Comments as I read this.
This paper is a more persuasive introduction to ideas of brain organization that I first became aware of in a much earlier paper by Kanerva. Accordingly New Ideas:
The reasons he gives for randomness are unpersuasive. (sec 4) They do partly convince me that the question is not important and randomness is convenient to theorize about. I think he means merely to show that the theory has great explanatory power without topology.
Section 5.3 is a sugar coated presentation of the mathematician’s abstract vector space, contextualized for the current purposes.
Section 6.3 proposes a scheme for representing small sets of represented items. Such sets cannot be large. If we are asked to mention all the English letters, almost anyone will recite the alphabet. I think this is a liked list, but with about 6 links, not 26. ("abcdefg" "hijklmnop" "qrs" "tuv" "wxyz") I also have mental pointers from letters into these 5 groups. As I consult a dictionary for a word, I am slightly aware of this structure as I consider which of two letters comes first in the alphabet. If they are of two groups then I have some total ordering of these groups accessible to me. It they are of the same group I may have to recite that group.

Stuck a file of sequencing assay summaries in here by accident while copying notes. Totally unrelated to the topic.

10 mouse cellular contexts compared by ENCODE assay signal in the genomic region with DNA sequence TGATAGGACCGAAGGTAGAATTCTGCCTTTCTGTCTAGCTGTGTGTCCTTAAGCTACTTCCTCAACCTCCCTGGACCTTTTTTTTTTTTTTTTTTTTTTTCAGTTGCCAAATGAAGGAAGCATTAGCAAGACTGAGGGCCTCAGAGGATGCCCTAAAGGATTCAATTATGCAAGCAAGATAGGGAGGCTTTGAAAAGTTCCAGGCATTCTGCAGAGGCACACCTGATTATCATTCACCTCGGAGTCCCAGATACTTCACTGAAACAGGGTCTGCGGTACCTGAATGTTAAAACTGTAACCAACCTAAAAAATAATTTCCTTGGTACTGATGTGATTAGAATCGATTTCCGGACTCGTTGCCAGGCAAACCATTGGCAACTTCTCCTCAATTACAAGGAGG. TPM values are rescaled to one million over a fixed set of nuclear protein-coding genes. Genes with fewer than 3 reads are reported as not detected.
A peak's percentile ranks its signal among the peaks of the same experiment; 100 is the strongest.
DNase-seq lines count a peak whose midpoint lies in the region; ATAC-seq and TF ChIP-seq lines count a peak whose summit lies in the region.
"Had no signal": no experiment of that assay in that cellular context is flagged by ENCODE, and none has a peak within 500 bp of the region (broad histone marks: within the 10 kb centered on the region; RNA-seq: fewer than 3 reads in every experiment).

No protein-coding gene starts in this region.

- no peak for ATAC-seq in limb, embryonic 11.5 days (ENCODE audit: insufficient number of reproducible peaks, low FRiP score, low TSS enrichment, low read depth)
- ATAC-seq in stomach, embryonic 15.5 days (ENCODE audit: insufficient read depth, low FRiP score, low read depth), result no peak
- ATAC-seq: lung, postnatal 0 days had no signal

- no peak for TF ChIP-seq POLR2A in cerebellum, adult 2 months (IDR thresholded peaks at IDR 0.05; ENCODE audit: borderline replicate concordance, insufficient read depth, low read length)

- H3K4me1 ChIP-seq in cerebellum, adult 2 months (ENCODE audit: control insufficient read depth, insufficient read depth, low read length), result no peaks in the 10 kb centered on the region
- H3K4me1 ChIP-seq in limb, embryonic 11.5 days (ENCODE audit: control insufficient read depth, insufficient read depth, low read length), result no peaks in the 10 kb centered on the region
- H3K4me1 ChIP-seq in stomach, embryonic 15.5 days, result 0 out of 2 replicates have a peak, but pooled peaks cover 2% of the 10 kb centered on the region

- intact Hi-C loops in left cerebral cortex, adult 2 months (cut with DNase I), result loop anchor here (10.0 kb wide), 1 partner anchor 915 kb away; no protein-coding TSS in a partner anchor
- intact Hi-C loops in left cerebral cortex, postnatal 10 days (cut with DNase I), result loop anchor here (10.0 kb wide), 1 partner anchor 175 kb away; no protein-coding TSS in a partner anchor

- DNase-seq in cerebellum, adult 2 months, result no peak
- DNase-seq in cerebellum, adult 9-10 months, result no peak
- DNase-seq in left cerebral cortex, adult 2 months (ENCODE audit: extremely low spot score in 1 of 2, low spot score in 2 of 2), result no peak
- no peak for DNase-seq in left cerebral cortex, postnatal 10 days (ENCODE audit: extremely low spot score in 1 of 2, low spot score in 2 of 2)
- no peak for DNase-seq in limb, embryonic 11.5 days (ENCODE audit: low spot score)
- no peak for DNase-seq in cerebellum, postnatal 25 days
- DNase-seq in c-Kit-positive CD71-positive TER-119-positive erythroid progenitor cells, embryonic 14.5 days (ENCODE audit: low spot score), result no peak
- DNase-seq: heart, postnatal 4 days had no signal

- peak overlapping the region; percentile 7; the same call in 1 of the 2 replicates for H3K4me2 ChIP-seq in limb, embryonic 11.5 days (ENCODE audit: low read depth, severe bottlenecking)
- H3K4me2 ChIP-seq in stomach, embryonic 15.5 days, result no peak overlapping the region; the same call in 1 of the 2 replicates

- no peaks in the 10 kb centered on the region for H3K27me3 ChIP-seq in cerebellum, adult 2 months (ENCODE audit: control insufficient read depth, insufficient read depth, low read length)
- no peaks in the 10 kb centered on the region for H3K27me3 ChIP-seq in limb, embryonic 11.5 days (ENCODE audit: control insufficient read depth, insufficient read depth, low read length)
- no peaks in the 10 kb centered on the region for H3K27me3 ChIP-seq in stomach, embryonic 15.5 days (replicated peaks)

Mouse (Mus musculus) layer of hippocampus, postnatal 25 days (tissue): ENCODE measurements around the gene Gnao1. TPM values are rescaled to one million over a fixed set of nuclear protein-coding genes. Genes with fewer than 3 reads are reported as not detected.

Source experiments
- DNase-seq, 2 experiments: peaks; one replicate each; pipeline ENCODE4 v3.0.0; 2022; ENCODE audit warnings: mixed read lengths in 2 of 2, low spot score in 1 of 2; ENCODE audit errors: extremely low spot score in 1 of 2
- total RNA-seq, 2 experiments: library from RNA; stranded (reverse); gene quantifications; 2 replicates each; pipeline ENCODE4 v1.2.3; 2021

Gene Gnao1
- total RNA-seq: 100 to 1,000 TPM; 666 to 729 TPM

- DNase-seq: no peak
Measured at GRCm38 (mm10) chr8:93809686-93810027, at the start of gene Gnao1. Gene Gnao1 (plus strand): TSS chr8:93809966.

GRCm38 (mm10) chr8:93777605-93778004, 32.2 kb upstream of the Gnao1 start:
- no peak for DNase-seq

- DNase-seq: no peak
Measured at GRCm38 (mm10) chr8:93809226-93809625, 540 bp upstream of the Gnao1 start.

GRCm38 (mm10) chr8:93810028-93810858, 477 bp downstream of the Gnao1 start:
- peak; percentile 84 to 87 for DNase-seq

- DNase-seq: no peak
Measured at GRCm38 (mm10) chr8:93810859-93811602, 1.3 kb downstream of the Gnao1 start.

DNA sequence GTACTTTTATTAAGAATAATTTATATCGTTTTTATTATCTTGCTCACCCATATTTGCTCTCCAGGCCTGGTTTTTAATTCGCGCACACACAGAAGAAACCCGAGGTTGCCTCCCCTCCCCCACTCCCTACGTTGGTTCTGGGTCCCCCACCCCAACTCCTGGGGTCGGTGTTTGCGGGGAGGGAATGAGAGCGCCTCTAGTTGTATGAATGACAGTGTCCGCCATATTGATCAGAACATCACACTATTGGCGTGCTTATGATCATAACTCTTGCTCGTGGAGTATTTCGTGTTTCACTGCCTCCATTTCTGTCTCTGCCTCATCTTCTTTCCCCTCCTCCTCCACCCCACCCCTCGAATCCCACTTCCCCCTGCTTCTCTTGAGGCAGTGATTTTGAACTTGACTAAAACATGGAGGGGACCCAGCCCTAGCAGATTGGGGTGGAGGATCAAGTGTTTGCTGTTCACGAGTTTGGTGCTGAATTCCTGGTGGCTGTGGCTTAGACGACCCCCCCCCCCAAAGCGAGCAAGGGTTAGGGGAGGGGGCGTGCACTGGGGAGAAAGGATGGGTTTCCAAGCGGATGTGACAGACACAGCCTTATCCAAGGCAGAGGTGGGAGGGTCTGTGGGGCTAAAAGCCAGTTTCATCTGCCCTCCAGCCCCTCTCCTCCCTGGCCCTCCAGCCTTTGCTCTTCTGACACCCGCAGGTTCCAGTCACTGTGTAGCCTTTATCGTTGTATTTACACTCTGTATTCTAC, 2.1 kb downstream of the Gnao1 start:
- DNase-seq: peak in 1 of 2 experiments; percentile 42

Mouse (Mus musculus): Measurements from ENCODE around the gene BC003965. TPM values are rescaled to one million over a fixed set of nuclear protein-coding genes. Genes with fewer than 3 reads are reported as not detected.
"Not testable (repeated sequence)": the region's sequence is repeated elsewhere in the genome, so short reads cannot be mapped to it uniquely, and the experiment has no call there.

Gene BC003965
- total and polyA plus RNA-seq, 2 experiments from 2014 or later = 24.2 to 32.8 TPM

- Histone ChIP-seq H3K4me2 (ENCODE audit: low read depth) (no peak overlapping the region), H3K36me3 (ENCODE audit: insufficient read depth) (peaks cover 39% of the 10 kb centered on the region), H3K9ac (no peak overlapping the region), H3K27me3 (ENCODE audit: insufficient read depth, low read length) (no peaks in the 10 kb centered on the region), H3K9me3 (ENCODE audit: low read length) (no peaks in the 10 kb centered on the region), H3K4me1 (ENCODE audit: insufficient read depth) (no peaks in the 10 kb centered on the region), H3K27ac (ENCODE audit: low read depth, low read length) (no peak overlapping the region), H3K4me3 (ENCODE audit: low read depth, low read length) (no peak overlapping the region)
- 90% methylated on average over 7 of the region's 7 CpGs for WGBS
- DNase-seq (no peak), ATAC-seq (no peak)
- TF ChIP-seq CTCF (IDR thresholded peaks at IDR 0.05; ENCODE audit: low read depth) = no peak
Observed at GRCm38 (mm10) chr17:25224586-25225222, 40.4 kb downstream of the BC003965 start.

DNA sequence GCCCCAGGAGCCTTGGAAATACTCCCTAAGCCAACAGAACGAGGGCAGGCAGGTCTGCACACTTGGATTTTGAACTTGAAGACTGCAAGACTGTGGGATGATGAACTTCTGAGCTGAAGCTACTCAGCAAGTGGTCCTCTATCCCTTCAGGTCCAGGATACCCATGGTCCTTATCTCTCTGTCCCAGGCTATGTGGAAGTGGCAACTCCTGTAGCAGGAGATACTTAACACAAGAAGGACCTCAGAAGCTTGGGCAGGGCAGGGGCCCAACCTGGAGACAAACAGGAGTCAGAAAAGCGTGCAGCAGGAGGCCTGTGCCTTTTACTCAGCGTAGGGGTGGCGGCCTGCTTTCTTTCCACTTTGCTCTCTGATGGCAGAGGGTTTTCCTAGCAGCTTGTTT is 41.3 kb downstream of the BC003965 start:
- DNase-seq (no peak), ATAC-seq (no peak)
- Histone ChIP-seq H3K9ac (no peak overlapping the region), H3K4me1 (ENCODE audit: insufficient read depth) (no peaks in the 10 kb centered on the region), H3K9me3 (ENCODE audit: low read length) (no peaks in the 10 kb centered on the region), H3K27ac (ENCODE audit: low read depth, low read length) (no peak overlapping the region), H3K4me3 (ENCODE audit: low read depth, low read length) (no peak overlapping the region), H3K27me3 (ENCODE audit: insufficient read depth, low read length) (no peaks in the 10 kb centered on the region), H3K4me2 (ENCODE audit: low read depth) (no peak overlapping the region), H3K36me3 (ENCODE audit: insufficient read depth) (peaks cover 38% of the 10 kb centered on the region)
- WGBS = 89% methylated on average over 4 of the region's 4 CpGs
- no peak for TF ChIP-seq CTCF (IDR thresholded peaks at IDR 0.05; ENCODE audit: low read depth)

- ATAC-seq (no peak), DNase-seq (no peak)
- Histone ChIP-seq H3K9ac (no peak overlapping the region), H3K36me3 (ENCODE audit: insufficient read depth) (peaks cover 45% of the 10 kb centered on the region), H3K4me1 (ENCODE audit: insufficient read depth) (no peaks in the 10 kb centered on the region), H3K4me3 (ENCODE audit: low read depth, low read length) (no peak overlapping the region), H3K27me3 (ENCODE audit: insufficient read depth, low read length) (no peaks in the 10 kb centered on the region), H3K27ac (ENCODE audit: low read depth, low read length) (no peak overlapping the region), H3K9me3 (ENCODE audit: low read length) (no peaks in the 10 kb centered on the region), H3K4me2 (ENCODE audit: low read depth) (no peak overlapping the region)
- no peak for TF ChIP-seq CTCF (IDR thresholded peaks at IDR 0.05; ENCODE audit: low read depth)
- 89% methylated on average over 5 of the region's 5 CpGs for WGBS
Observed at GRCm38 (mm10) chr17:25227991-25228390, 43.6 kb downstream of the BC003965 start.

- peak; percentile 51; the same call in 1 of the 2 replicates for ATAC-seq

A random mix of the bits form two addresses, preserving their location within the address, are unlikely to be between any other two ‘populated’ addresses. Might the brain exploit this?
Variation on several Kanerva comments: You can have many points in this hyperspace but with the property that the mid point between any two of them, is close to both but close to no others! Furthermore the original population need not be specially chosen. A population using random normal deviates as coordinates suffices.
I have a hunch but little evidence that this pattern may be replicated a few times—as different memory systems or ‘address spaces’. Word memory, face memory, food memory. Address spaces can link to each other, of course. See ‘horse’ here.
Kanerva’s earlier papers turned off some because it sounded like he was saying that the brain was just like a computer and this was unpopular and prevented many from exploring his ideas then. This paper suggests, somewhat seriously, real computer should perhaps be built this way. I think this may be a very clever rhetorical trick.
Many years ago I wrote a program to seek a pair of words from a list of many thousand 64 bit words, that differed by no more than 4 bits. It sounds quadratic in the list size but I cut that cost by the square root of the list size.
Hyperdimensionality invokes the same Hilbert space magic as ultra-wideband radio.